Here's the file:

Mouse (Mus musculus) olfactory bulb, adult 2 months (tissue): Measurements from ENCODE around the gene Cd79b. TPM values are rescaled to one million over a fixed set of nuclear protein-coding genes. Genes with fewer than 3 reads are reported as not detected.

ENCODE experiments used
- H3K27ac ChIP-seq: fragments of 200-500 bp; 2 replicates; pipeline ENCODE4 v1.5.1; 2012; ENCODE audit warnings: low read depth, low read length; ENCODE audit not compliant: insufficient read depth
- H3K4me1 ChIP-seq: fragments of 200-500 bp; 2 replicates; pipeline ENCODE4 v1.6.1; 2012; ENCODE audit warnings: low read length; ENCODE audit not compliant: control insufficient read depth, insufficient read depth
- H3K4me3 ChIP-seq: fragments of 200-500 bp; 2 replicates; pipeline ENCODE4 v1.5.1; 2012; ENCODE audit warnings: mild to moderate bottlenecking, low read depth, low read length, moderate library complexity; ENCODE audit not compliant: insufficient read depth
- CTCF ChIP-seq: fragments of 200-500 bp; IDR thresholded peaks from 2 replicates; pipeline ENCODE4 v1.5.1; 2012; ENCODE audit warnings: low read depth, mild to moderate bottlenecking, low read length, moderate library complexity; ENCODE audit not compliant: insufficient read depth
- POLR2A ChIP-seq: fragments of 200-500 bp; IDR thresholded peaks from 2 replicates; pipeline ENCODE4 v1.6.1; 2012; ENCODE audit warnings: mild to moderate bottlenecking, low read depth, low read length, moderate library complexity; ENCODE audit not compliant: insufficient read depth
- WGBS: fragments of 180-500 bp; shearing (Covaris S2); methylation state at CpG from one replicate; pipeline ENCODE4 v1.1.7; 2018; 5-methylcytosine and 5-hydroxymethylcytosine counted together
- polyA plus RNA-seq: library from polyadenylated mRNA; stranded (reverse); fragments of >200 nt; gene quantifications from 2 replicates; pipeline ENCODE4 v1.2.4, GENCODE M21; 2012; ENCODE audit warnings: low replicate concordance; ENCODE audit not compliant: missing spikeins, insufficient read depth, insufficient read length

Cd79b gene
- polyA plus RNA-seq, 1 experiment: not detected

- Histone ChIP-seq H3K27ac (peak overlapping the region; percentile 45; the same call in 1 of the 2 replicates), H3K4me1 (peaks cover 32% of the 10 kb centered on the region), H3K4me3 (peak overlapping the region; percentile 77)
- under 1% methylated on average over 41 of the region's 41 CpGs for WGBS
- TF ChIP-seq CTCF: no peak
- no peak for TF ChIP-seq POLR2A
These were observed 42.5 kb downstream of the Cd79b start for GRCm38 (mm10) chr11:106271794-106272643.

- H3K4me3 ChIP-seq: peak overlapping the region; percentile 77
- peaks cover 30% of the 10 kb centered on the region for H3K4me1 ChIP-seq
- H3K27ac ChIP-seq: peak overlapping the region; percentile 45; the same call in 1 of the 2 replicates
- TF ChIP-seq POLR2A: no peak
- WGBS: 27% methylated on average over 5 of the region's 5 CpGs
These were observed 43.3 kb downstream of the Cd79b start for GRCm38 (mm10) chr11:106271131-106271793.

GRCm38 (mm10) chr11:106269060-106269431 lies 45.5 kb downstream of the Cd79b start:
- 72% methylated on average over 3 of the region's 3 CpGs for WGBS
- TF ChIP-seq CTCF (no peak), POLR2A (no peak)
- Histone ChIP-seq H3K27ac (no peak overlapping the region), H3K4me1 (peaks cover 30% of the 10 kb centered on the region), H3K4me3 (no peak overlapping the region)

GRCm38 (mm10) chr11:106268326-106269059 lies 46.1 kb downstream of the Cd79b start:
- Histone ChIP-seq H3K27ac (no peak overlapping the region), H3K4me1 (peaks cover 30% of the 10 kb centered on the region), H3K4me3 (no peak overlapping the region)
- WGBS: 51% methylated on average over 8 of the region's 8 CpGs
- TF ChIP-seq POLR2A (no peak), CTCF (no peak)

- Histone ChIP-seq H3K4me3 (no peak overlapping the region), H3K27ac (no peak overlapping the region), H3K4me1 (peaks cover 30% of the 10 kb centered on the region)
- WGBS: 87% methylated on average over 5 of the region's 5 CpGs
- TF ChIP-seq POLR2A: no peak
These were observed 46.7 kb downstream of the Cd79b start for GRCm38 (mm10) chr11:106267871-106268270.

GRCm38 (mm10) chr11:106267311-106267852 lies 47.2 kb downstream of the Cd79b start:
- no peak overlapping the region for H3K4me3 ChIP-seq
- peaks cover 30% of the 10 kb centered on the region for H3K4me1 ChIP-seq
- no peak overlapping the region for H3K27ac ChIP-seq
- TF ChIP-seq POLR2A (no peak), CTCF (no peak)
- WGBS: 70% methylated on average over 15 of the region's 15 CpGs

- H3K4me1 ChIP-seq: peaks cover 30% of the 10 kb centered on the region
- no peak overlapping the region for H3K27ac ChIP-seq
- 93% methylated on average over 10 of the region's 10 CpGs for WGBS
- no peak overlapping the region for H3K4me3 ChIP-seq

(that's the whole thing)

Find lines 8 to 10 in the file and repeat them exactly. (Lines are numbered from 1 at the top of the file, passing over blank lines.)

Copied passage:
- WGBS: fragments of 180-500 bp; shearing (Covaris S2); methylation state at CpG from one replicate; pipeline ENCODE4 v1.1.7; 2018; 5-methylcytosine and 5-hydroxymethylcytosine counted together
- polyA plus RNA-seq: library from polyadenylated mRNA; stranded (reverse); fragments of >200 nt; gene quantifications from 2 replicates; pipeline ENCODE4 v1.2.4, GENCODE M21; 2012; ENCODE audit warnings: low replicate concordance; ENCODE audit not compliant: missing spikeins, insufficient read depth, insufficient read length

Cd79b gene